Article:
Time in the Bisti Badlands

I haven’t posted in a while, but its not been due to getting stuck on my couch. In addition to revisiting some favorite hikes that have already been posted here, I’ve been visiting the Bisti Badlands as often as possible and exploring a type of terrain that is new to me far underground.

The Bisti/De-Na-Zin is a 41,000 acre wilderness area south of Farmington, NM. I haven’t written about the hikes in this area because there really aren’t any established trails and frankly, I like it that way. This stunning ancient river delta holds seemingly unending areas to explore and photograph, but isn’t the best place for those with a bad sense of direction or no experience in navigation. The hills and formations are also not to be underestimated and the ease with which an unwary hiker could become stuck or injured is significant. On the other hand,┬ámany of the formations themselves are extremely fragile and could be easily injured by the careless.

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If you know your basic navigation skills and can keep one eye on where you put your boots while taking in the sights, this area is well worth the visit. When planning a trip, be sure to visit the BLM website and familiarize yourself with the rules and regulations. There are no restroom facilities at either parking lot and no water is available. The area is most popular in the Spring and Fall, but I’ve enjoyed hiking there during both the summer and winter months as well. The lack of vegetation and light colored soil makes the area feel like a reflector oven, which is nice in the winter, but not so pleasant in the summer. If you do venture out during the winter months, be sure to pack extra layers as the temperature tends to plummet after the sun goes down.

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There are some well known formations such as “The Alien Hatchery” that can easily be found on the internet, but maps for these places are scarce to non-existant. Many people who visit this area regularly are secretive about the best locations and delicate formations in order to protect them. I put myself in this category…thus I’m not even including directions in this post. If you do choose to visit this area, please help keep it wild!

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Grasshopper Canyon: A Great Place to Cool Off

What can I say, I’m not a fan of hiking in soaking wet pants, even if its raining. That doesn’t mean that I don’t like hiking in the rain, I just use rain gear! Grasshopper Canyon is one of my favorite easy, short hikes near Santa Fe. This time of year especially, the canyon has the added bonus of having several “swimming holes” farther up.

This is the first pool that blocks the trail and as you can see, you can either turn around and go home, or take off your boots and at the very least roll up your pants! Deer Creek runs through Grasshopper Canyon and I believe it is primarily fed by snow melt, so the water is pretty brisk. No easy alternative route around this pool presented itself, or at least none that I felt wouldn’t ┬áhave needed a rope to navigate safely. Crossing this pool was made easier by wading out to the log and then up it to the top. Just as a word of caution, its always a good idea to regard set ups like this with a great deal of suspicion. Logs like this have often been in the water for a long time and may not be able to bear a persons weight. If you are in doubt about being able to safely traverse something like this, don’t try it. Hanging out in a pool you can only wade in is vastly more fun than trying to hike out on a broken leg or gashed foot. Water sandals for foot protection aren’t a bad idea either! There are two more pools beyond this one for sure. I forgot to take pictures of them, probably due to the cold shock I got from trying to wade through the last one. The water came up to my chest and it was mighty cold. The walls of that pool were also significantly higher than the ones in this picture and there was no ready log to help me climb up, so rather than risk it, I turned back. I’ll note that my hiking companions for the day didn’t attempt the last pool, but that may be due to the child like gasp and near hyperventilation they heard coming from me for a moment after the water hit my chest!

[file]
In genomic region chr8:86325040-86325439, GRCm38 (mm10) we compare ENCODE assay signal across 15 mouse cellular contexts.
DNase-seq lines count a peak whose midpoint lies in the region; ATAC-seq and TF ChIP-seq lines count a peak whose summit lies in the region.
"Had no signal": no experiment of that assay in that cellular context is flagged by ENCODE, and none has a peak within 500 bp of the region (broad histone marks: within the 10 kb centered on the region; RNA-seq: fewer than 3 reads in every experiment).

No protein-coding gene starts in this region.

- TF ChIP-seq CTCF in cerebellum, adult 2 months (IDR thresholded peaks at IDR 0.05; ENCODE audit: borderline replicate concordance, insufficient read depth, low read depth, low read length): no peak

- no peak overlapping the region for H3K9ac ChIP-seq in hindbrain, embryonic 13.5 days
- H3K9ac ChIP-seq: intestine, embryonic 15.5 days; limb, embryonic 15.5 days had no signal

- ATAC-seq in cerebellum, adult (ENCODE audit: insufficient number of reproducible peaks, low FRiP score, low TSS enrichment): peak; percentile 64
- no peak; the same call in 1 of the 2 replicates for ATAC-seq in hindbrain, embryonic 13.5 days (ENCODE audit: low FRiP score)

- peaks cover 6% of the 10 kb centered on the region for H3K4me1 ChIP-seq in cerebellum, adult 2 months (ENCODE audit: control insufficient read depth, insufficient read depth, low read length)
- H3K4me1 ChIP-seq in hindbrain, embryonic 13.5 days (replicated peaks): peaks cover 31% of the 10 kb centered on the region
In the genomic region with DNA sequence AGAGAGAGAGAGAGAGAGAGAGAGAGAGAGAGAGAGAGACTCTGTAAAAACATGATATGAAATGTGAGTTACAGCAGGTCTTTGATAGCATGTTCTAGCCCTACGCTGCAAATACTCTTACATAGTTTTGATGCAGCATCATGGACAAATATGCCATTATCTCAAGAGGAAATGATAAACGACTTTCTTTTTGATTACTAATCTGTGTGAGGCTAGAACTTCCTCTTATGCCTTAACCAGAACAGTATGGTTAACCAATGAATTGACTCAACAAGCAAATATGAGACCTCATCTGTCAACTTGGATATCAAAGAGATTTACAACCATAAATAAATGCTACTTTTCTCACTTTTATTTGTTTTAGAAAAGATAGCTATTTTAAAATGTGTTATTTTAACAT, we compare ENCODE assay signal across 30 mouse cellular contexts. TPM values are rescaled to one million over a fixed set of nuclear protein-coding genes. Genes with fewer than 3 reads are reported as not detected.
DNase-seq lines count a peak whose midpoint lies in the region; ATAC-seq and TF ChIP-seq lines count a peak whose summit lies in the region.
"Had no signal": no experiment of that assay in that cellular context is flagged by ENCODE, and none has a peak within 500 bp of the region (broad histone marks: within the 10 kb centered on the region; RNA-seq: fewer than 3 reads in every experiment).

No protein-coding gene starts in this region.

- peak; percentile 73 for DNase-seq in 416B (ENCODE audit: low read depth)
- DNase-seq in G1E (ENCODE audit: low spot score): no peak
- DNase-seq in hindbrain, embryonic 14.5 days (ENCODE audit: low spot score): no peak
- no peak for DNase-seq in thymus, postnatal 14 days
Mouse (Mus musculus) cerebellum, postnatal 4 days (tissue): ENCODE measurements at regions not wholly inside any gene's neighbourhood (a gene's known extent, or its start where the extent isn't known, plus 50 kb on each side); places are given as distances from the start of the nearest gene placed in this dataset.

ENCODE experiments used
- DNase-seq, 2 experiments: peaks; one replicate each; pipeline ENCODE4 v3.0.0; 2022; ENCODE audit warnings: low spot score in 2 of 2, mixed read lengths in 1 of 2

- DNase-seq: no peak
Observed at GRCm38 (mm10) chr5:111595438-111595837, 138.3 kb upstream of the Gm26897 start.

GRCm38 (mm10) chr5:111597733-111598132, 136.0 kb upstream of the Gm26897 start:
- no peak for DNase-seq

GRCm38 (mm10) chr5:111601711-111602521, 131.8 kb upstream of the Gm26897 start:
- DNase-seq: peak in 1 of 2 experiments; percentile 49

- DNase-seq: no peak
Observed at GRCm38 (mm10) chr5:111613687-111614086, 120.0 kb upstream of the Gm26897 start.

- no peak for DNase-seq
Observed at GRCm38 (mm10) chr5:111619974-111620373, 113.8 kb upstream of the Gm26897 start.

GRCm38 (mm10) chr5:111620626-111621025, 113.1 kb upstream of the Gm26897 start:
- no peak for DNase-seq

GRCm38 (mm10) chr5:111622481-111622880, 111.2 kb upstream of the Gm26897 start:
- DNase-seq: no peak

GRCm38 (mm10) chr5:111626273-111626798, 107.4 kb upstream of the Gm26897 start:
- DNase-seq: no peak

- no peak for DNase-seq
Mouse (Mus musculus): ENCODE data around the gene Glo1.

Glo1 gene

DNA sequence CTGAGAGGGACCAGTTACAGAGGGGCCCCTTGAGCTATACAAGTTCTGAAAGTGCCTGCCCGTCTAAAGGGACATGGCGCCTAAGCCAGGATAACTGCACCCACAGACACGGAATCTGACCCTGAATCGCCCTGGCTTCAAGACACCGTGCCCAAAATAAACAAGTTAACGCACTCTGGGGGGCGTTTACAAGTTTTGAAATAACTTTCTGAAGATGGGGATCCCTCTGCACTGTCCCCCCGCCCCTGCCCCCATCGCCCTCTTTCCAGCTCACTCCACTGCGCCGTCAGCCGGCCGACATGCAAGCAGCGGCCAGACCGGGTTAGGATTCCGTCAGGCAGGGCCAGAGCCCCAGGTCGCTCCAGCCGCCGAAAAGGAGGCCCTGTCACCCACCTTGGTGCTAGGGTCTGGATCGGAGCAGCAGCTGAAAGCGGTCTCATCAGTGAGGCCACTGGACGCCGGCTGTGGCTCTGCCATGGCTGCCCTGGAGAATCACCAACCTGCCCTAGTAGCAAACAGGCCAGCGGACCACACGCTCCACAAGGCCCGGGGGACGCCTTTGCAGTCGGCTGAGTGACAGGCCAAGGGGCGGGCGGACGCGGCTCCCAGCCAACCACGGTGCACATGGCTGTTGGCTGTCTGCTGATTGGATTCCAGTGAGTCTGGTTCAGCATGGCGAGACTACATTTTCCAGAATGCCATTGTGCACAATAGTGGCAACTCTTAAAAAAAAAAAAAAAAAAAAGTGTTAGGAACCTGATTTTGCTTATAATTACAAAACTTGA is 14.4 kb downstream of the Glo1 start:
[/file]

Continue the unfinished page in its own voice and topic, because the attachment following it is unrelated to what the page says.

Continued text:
Grasshopper Canyon isn’t just sketchy climbs to secluded swimming spots, its a fantastic, easy spring hike that can often feature some flowing water. Speaking of flowing water, be sure to read the flash flooding portion of my Diablo Canyon post. If its raining in the mountains, Grasshopper Canyon might not be the wisest place to hang out! The basic hike to the first pool is about a two hour round trip at a somewhat leisurely pace…granted I have been accused of walking too fast on flat terrain, and Grasshopper Canyon certainly qualifies. The hike boasts some beautiful rock formations and dense foliage. In the morning its a nice, cool hike but can warm up in the afternoon as the sun bounces off of the steep, sometimes nearly slot canyon walls. The first part of the hike is great for kids (I see a lot of families on short nature hikes here) and there are a few bouldering spots that seem to be pretty popular as well. When I’m feeling really tired but still want to hike and get out of town, Grasshopper Canyon is one of my favorite places to go.